Donna laughed as she told me. “I have a young family,” she told him, “and we have a ton of laundry. My old laundry basket has fallen apart. I’ve been looking all over for a hip-hugging laundry basket and haven’t been able to find one.” He laughed and said it wasn’t what he was expecting, and told her to have a great day.

Donna’s desk was on the second floor, overlooking the parking lot. On the day of her birthday, she glanced down and noticed her boss pulling into his regular parking spot. He opened the trunk and pulled out a brand new laundry basket with a big red bow on it. The strange looks he received as he walked across the parking lot didn’t seem to faze him.

Upstairs, he came up to Donna and smiled as he placed the gift on her desk. He told her he didn’t think anyone would take her seriously about wanting the basket and didn’t want her to be disappointed on her birthday.

As she told me the story, a big smile spread across her face. For Donna, there has never been another gift that compares to the gift of the laundry basket from her boss. Not flowers, dinner out or even diamonds. It was the thoughtfulness and the gesture that meant more than any material gift possibly could. Small considerate acts take on huge importance when it comes to building trust.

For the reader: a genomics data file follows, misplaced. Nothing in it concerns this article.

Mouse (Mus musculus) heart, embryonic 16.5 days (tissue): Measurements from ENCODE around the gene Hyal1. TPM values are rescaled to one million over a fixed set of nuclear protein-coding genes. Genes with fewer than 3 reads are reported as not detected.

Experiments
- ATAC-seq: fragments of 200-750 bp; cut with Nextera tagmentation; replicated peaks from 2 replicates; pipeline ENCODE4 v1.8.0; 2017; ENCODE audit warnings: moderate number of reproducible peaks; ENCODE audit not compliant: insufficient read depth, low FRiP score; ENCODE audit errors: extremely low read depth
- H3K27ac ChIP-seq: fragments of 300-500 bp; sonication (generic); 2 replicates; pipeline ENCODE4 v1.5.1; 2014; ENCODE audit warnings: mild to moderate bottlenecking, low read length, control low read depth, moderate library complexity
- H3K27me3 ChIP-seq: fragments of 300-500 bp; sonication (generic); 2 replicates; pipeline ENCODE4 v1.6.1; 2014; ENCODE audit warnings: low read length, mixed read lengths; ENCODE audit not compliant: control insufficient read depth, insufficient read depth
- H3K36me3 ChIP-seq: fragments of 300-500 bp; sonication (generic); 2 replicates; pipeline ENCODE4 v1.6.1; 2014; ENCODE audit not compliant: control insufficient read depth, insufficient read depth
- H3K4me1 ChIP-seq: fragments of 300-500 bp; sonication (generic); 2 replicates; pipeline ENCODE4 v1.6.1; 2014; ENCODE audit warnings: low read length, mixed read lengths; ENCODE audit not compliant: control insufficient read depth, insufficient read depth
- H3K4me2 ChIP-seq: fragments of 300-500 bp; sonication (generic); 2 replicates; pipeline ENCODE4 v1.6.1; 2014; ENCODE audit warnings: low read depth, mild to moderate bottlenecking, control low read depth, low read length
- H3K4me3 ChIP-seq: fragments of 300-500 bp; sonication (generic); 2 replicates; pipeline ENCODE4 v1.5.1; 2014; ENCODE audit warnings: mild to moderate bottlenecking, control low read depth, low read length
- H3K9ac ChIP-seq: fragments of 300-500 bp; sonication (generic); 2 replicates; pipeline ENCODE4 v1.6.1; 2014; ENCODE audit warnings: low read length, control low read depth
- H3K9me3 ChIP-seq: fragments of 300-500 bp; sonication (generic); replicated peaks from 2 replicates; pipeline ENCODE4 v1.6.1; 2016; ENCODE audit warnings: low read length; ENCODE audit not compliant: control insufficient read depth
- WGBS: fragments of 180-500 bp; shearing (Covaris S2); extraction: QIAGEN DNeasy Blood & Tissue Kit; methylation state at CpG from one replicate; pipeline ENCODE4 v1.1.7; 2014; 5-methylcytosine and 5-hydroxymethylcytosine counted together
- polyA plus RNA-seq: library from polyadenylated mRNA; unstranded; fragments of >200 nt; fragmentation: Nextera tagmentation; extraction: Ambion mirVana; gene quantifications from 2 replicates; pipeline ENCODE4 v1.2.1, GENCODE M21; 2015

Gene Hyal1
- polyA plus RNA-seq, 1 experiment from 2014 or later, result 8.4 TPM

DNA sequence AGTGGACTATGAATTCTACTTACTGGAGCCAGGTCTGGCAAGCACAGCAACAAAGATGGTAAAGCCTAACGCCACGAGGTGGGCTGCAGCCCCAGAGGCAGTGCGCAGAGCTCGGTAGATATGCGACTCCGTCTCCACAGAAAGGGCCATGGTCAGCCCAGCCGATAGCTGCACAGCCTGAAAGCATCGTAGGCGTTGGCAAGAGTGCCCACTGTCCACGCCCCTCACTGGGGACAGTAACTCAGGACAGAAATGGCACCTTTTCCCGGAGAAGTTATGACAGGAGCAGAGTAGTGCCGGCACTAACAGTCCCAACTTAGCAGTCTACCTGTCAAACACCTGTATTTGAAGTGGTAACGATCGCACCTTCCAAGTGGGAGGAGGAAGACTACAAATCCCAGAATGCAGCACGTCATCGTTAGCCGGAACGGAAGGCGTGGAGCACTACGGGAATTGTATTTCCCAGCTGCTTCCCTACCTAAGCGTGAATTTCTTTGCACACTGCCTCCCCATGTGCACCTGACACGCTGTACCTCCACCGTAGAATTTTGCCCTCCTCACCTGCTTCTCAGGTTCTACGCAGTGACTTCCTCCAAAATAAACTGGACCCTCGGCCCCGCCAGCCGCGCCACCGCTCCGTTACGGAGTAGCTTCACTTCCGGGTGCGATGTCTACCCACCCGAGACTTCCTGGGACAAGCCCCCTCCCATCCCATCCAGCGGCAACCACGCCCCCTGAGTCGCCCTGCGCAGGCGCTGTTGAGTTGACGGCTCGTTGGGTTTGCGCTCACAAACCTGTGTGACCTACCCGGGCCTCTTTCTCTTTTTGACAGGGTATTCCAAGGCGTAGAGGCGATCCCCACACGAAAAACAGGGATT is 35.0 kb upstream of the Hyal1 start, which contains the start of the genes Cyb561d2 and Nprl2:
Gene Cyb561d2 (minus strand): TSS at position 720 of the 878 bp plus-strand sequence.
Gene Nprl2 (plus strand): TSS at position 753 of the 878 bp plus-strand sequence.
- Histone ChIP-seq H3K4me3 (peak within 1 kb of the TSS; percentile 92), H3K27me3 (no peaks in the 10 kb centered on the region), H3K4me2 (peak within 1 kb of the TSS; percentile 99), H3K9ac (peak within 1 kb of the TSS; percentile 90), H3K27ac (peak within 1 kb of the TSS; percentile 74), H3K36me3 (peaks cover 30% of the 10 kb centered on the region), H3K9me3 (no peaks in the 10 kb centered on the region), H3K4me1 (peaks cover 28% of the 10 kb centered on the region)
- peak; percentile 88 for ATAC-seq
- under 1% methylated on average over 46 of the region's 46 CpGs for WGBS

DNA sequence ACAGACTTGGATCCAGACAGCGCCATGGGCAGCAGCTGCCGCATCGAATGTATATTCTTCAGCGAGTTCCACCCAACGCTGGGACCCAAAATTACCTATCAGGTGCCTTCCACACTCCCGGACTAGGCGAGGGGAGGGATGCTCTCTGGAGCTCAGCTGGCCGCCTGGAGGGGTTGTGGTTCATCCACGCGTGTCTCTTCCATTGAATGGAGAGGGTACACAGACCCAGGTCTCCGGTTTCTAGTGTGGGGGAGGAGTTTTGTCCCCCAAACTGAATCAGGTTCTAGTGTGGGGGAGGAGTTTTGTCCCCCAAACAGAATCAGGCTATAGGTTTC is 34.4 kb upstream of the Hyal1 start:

Lea has presented and spoken internationally in Dubai, Mumbai, Cape Town and Singapore and across North America from New York to Nunavut to Florida and all points in between. She is a 15+ year member of the Canadian Association of Professional Speakers and Past President of the Atlantic Chapter. Lea works with leaders across Asia and North America delivering programs to increase trust in the workplace and trust ability in leaders. After winning awards as a Top Thought Leader in Trust for a number of years, in 2021 she received a lifetime achievement award as a Top Thought Leader in trust from Trust Across America.

Tag(s): supportworld, culture, best practice, practices and processes